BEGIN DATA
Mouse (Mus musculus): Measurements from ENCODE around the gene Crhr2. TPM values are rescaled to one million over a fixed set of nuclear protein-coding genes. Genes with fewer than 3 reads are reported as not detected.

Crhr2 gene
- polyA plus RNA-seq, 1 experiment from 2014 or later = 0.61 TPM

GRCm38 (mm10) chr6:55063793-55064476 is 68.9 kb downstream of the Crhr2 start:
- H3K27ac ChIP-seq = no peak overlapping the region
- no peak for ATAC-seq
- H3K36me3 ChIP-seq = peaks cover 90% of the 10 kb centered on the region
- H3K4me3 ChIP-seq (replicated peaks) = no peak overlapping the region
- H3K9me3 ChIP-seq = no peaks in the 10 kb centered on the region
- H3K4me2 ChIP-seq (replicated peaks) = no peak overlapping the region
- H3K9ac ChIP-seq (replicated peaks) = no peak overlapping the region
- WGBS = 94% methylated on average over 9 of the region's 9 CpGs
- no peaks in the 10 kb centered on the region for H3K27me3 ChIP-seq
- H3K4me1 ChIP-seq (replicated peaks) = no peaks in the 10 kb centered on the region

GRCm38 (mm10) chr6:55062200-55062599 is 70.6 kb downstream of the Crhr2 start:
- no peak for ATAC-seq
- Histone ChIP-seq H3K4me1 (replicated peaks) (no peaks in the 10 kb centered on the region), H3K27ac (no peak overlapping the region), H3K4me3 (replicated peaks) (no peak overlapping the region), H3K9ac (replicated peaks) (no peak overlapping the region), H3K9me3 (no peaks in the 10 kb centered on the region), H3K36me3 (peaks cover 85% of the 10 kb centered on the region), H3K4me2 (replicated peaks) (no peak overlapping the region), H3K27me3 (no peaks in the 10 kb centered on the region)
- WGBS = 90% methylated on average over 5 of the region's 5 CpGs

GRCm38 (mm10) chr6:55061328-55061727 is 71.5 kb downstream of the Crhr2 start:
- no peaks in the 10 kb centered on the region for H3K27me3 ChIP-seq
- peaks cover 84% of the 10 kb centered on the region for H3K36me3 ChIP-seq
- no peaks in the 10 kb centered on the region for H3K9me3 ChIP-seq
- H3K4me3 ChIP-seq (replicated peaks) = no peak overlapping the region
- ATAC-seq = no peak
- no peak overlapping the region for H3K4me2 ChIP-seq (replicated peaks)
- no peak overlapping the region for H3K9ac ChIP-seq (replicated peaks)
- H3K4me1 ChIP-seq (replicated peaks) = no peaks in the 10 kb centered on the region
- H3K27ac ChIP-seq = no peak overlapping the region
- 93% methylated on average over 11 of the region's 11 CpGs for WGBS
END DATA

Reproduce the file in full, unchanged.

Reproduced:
Mouse (Mus musculus): Measurements from ENCODE around the gene Crhr2. TPM values are rescaled to one million over a fixed set of nuclear protein-coding genes. Genes with fewer than 3 reads are reported as not detected.

Crhr2 gene
- polyA plus RNA-seq, 1 experiment from 2014 or later = 0.61 TPM

GRCm38 (mm10) chr6:55063793-55064476 is 68.9 kb downstream of the Crhr2 start:
- H3K27ac ChIP-seq = no peak overlapping the region
- no peak for ATAC-seq
- H3K36me3 ChIP-seq = peaks cover 90% of the 10 kb centered on the region
- H3K4me3 ChIP-seq (replicated peaks) = no peak overlapping the region
- H3K9me3 ChIP-seq = no peaks in the 10 kb centered on the region
- H3K4me2 ChIP-seq (replicated peaks) = no peak overlapping the region
- H3K9ac ChIP-seq (replicated peaks) = no peak overlapping the region
- WGBS = 94% methylated on average over 9 of the region's 9 CpGs
- no peaks in the 10 kb centered on the region for H3K27me3 ChIP-seq
- H3K4me1 ChIP-seq (replicated peaks) = no peaks in the 10 kb centered on the region

GRCm38 (mm10) chr6:55062200-55062599 is 70.6 kb downstream of the Crhr2 start:
- no peak for ATAC-seq
- Histone ChIP-seq H3K4me1 (replicated peaks) (no peaks in the 10 kb centered on the region), H3K27ac (no peak overlapping the region), H3K4me3 (replicated peaks) (no peak overlapping the region), H3K9ac (replicated peaks) (no peak overlapping the region), H3K9me3 (no peaks in the 10 kb centered on the region), H3K36me3 (peaks cover 85% of the 10 kb centered on the region), H3K4me2 (replicated peaks) (no peak overlapping the region), H3K27me3 (no peaks in the 10 kb centered on the region)
- WGBS = 90% methylated on average over 5 of the region's 5 CpGs

GRCm38 (mm10) chr6:55061328-55061727 is 71.5 kb downstream of the Crhr2 start:
- no peaks in the 10 kb centered on the region for H3K27me3 ChIP-seq
- peaks cover 84% of the 10 kb centered on the region for H3K36me3 ChIP-seq
- no peaks in the 10 kb centered on the region for H3K9me3 ChIP-seq
- H3K4me3 ChIP-seq (replicated peaks) = no peak overlapping the region
- ATAC-seq = no peak
- no peak overlapping the region for H3K4me2 ChIP-seq (replicated peaks)
- no peak overlapping the region for H3K9ac ChIP-seq (replicated peaks)
- H3K4me1 ChIP-seq (replicated peaks) = no peaks in the 10 kb centered on the region
- H3K27ac ChIP-seq = no peak overlapping the region
- 93% methylated on average over 11 of the region's 11 CpGs for WGBS